Sponsors of crowdfunded real estate deals usually charge fees to investors — typically in the range of 0.5% to 2.5% of whatever you’ve invested.

Invest in ETFs

Picking the right REIT or crowdfunded deal requires plenty of due diligence on your part. If you are looking for an easier, more diversified way to invest in real estate, consider exchange-traded funds.

You can think of an ETF as a portfolio of stocks. And as the name suggests, ETFs trade on major exchanges, making them convenient to buy and sell.

Investors use ETFs to gain access to a diversified portfolio. You don’t need to worry about which stocks to buy and sell. Some ETFs passively track an index, while others are actively managed. They all charge a fee — referred to as the management expense ratio — in exchange for managing the fund.

The Vanguard Real Estate ETF (VNQ), for example, provides investors with broad exposure to U.S. REITs. The fund holds 166 stocks and has total net assets of $81.8 billion. Over the past 10 years, VNQ has delivered an average annual return of 9.6%. Its management expense ratio is 0.12%.

You can also check out the Real Estate Select Sector SPDR Fund (XLRE), which aims to replicate the real estate sector of the S&P 500 Index. It currently has 29 holdings and has an expense ratio of 0.10%. Since the fund’s inception in October 2015, it has delivered an average annual return of 10.6%.

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The bottom line

Investing in real estate isn’t risk-free — far from it.

While owning real estate can help you keep up with inflation and earn a passive income, property prices don’t always go up. Tenants could also have trouble paying rent, so the income stream that landlords rely on can be especially lumpy.

That said, real estate has historically been one of the most reliable ways to build wealth — particularly during times of hot inflation. And today, investment vehicles like REITs, crowdfunding companies and ETFs make owning real estate even easier.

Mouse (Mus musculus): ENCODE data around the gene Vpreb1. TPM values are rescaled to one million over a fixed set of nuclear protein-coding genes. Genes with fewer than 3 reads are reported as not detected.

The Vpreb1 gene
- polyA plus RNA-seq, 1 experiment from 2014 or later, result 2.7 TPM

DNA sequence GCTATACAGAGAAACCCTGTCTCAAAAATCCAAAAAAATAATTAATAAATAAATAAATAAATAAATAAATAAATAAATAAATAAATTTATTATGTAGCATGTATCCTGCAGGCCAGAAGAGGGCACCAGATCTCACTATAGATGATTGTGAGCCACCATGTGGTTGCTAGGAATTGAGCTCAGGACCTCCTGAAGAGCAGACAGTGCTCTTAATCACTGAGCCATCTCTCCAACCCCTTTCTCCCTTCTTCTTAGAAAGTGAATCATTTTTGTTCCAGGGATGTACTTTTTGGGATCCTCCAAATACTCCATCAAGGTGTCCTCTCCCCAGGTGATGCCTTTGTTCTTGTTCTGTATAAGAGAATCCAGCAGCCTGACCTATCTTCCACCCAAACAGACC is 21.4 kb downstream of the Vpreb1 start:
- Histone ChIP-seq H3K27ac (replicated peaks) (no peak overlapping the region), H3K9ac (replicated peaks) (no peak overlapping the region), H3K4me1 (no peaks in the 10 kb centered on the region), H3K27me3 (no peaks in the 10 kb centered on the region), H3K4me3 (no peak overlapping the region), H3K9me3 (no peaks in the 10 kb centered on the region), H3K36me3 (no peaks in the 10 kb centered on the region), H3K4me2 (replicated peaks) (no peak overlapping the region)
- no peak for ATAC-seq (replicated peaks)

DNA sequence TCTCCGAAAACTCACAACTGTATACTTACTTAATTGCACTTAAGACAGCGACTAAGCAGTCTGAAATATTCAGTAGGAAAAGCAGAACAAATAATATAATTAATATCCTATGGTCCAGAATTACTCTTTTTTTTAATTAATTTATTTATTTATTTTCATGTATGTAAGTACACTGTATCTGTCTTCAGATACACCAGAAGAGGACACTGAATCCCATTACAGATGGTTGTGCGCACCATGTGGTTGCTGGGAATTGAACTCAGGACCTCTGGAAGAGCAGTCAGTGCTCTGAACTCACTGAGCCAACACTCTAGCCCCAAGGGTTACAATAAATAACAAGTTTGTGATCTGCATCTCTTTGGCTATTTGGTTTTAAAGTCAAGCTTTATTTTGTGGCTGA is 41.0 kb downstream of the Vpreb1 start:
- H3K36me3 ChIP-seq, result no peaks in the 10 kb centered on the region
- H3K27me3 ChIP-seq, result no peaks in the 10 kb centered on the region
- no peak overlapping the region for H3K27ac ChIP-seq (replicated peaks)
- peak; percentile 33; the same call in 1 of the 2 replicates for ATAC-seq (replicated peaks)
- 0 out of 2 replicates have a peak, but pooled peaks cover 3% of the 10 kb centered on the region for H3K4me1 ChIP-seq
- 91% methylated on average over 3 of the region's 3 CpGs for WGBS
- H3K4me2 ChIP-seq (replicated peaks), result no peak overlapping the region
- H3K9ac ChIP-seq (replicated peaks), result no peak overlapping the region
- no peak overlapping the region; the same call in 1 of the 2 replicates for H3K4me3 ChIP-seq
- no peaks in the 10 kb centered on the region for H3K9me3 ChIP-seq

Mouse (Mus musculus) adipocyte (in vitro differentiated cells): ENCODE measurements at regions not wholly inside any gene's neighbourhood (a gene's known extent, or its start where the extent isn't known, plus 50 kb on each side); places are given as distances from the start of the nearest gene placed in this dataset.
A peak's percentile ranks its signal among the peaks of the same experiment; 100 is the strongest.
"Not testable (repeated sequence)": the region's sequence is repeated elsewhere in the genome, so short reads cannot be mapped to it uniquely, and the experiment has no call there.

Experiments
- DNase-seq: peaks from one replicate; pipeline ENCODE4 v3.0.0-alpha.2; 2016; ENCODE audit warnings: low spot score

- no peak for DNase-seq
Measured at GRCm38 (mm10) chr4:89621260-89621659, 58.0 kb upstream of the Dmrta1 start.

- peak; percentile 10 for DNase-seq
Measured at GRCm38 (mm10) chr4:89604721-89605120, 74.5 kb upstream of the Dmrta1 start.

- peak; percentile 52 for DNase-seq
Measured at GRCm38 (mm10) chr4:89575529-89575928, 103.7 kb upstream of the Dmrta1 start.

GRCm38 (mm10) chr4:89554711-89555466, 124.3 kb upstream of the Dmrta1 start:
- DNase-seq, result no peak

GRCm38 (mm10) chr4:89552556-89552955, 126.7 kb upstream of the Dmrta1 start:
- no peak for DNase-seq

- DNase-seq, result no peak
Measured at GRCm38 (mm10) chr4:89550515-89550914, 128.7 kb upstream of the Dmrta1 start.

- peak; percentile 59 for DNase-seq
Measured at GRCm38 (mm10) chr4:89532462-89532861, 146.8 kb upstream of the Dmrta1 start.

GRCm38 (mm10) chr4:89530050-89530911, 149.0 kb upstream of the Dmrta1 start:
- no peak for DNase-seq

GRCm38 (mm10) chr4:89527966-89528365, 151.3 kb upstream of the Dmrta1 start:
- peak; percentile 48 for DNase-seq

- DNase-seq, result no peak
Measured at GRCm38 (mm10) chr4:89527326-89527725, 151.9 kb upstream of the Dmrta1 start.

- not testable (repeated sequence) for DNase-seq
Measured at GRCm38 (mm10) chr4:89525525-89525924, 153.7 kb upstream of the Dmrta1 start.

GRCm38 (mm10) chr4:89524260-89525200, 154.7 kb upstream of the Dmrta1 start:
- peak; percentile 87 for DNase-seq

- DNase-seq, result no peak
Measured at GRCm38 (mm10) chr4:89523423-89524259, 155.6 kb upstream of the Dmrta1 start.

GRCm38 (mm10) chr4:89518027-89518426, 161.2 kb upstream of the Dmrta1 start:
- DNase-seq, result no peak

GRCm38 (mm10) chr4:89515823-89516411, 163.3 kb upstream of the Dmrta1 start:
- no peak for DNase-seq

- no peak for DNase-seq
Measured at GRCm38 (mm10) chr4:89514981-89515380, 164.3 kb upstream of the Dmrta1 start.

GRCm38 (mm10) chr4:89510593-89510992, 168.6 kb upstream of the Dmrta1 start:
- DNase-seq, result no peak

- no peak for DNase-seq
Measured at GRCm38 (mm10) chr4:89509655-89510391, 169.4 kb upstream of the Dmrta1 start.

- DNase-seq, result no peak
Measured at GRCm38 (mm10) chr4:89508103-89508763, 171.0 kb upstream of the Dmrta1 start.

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Fine art as an investment

Stocks can be volatile, cryptos make big swings to either side, and even gold is not immune to the market’s ups and downs.

That’s why if you are looking for the ultimate hedge, it could be worthwhile to check out a real, but overlooked asset: fine art.

Contemporary artwork has outperformed the S&P 500 by a commanding 174% over the past 25 years, according to the Citi Global Art Market chart.

And it’s becoming a popular way to diversify because it’s a real physical asset with little correlation to the stock market.

On a scale of -1 to +1, with 0 representing no link at all, Citi found the correlation between contemporary art and the S&P 500 was just 0.12 during the past 25 years.

Earlier this year, Bank of America investment chief Michael Harnett singled out artwork as a sharp way to outperform over the next decade — due largely to the asset’s track record as an inflation hedge.

Investing in art by the likes of Banksy and Andy Warhol used to be an option only for the ultrarich. But with a new investing platform, you can invest in iconic artworks just like Jeff Bezos and Bill Gates do.

About the Author

Jing Pan

Jing Pan

Investment Reporter

Jing is an investment reporter for MoneyWise. Prior to joining the team, he was a research analyst and editor at one of the leading financial publishing companies in North America. An avid advocate of investing for passive income, he wrote a monthly dividend stock newsletter for the better half of the past decade. Jing holds a Master’s Degree in Economics and an Honours Bachelor of Science Degree, both from the University of Toronto.